Finding Our Place

I feel so much joy about how the TerraPlaces project is coming together. In just two weeks we've grown from six to 31 members and the numbers increase daily. We have participants from Australia, the UK, Europe, and the US. We all share a deep love of place and I can tell this from the responses people have shared about their experiences sitting with their special spot the last two weeks.

One member is sitting with an inviting strip of forest just outside Minneapolis. Another will commune with a lake in Maine. Still another will walk a path in Oakland, tending to the land by picking up the trash that daily accumulates there. We've talked about the Milky Way (something I've never seen) and people have guided me to local spots where I might catch a glimpse. We've shared how even our front porches, backyards, and decks provide us a link to the natural world. From cicadas to hummingbirds to deer, we're visited by our animal brothers and sisters and we revel in it.

Here are a few snippets from my journal entries:

August 4: "I immediately tried to find the redwood tree I'd had in my mind as 'the spot.' I couldn't find it. It's like it wasn't there, this amazing tree I'd created in my mind. I knew I'd visited a beautiful redwood there before, but 'the tree' hid from me this time. So instead I walked the concrete path, grumpy about how many people were there and angry I only had a little time to spend.

I ended up at a large pine tree with smooth bark that caught my attention. Lance pointed out that six crows sat in the tree. I looked up and had trouble seeing them at first, but they slowly appeared. Crows. I wasn't sure what to think about that. Lance sat down in the grass and I joined him, promptly putting my hand in bird shit. I felt defeated. A very emaciated woman walked by, telling her husband she was glad she'd be able to go to the doctor tomorrow. Seeing her felt right: I, too, was emaciated, but in an emotional sense. This divorce and the other circumstances surrounding it have left me exhausted, drained.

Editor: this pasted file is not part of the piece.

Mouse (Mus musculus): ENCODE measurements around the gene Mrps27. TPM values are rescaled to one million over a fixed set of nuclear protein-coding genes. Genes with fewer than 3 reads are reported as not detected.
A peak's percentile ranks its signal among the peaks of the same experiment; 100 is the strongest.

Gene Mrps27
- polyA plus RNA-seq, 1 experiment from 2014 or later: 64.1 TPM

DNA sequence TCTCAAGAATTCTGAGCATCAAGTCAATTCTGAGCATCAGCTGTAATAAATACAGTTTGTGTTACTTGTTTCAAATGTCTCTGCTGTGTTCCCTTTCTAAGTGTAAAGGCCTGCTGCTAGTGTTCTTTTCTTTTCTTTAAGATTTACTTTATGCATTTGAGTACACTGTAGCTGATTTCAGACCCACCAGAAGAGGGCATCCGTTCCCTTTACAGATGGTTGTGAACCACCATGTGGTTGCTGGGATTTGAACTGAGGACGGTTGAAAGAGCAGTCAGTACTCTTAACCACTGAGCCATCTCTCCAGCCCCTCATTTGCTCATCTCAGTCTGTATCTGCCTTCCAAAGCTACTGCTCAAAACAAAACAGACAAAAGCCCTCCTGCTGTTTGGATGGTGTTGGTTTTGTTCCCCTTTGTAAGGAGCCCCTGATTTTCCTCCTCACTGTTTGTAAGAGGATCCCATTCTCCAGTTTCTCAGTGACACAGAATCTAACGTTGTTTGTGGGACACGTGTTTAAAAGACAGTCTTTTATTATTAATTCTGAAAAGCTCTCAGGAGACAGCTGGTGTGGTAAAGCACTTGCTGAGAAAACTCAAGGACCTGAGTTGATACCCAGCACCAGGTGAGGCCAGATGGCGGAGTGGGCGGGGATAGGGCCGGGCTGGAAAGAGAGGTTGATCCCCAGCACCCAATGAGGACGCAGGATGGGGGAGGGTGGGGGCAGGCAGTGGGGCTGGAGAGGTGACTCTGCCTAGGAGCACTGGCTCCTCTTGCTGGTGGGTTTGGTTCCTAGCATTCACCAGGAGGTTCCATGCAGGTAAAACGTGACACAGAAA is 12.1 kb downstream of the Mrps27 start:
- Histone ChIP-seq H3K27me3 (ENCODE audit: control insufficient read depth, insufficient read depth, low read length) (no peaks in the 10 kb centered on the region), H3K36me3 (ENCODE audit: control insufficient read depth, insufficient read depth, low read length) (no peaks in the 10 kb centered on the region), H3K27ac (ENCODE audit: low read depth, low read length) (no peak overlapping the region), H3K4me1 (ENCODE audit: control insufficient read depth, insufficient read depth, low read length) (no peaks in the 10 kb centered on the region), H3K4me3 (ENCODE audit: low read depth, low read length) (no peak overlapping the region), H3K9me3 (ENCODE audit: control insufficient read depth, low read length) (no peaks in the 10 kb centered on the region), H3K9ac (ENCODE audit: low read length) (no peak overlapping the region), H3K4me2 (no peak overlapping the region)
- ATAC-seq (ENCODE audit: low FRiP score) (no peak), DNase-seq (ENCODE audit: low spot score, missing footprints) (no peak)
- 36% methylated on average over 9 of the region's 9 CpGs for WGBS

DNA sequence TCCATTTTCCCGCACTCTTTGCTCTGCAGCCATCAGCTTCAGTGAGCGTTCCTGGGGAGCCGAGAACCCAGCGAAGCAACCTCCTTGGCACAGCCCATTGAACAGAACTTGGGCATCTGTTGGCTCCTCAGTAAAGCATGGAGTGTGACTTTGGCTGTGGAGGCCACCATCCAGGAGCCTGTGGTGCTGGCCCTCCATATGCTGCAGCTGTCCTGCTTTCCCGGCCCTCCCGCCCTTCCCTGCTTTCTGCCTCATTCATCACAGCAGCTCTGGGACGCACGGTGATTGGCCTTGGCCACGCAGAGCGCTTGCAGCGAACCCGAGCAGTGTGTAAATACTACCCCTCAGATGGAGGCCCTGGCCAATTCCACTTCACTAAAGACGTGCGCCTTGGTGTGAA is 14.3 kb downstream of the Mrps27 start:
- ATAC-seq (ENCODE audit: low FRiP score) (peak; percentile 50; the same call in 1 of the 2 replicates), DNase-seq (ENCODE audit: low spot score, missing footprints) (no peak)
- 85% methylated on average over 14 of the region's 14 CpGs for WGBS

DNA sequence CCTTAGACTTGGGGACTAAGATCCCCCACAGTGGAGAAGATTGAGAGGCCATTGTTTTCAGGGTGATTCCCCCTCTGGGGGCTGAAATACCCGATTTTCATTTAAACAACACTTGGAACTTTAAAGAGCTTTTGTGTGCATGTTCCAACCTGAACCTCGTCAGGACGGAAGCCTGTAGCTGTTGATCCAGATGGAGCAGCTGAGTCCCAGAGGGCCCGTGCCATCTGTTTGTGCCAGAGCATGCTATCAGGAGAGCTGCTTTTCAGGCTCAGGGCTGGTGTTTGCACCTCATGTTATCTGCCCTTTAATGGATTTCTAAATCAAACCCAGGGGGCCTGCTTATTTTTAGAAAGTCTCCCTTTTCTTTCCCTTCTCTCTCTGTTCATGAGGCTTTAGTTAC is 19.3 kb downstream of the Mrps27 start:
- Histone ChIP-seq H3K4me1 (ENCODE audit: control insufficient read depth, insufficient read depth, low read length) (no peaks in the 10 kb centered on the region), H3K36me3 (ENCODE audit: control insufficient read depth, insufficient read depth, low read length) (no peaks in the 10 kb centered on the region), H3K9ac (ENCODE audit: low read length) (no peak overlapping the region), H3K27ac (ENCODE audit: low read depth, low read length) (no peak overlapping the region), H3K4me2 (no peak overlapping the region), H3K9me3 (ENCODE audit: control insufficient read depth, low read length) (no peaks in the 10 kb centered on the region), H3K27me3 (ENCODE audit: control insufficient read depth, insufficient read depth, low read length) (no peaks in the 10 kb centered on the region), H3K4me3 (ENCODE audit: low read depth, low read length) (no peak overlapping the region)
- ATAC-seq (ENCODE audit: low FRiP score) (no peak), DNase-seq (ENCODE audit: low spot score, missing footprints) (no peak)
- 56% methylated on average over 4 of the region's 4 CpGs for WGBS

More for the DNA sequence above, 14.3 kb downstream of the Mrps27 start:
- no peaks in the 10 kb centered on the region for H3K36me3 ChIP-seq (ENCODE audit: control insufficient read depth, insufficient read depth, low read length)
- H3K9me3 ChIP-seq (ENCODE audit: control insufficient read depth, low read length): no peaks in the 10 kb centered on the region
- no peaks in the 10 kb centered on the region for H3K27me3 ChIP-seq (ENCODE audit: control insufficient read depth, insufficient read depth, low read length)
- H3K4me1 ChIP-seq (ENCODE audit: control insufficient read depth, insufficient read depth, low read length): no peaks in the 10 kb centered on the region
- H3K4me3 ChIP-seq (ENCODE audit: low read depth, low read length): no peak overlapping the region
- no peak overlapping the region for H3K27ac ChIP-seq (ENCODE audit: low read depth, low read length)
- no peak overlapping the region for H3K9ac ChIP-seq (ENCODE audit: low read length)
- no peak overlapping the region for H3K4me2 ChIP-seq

The next morning I returned, determined to have a better experience. A cold wind blew that made the park uninviting. I wandered to a stand of redwoods next to the outdoor pool. I saw several mushrooms blooming and felt uplifted: a sign of life. Then I noticed several Corona bottle caps as well. Light. Light in the darkness. I took a breath. I walked around a while longer and then left."

August 9: "It was much quieter at the park than during the day...there was no pool noise and fewer people overall so I thought I'd be more relaxed and happy. Soon, however, the highway noise overtook it all. After a while it was almost all I could hear, drowning out the sound of the wind and birds. I tried to allow it to be there but I found myself becoming more and more annoyed. I tried to focus on the beauty around me: the tree silhouettes darkening against a lavender sky, the feel of the redwood trunk behind me, the soft dirt under my hands. I breathed in the cool breeze. And still the cars and trucks haunted me.

I realized I must make room for the highway noise. The more we resist things, the more they push back. Somehow, I want to find a way to hold the reality of the highway and still enjoy the nature that surrounds me at the park. Somehow, I have to find a way to hold cities and nature. And here I am, setting up a duality. There must be a way to better integrate cities and nature so the flow is there, so it's not a this vs. that situation."

It's a learning process. I relish the idea of seeing where this practice takes all of us as we visit our places between now and December. 

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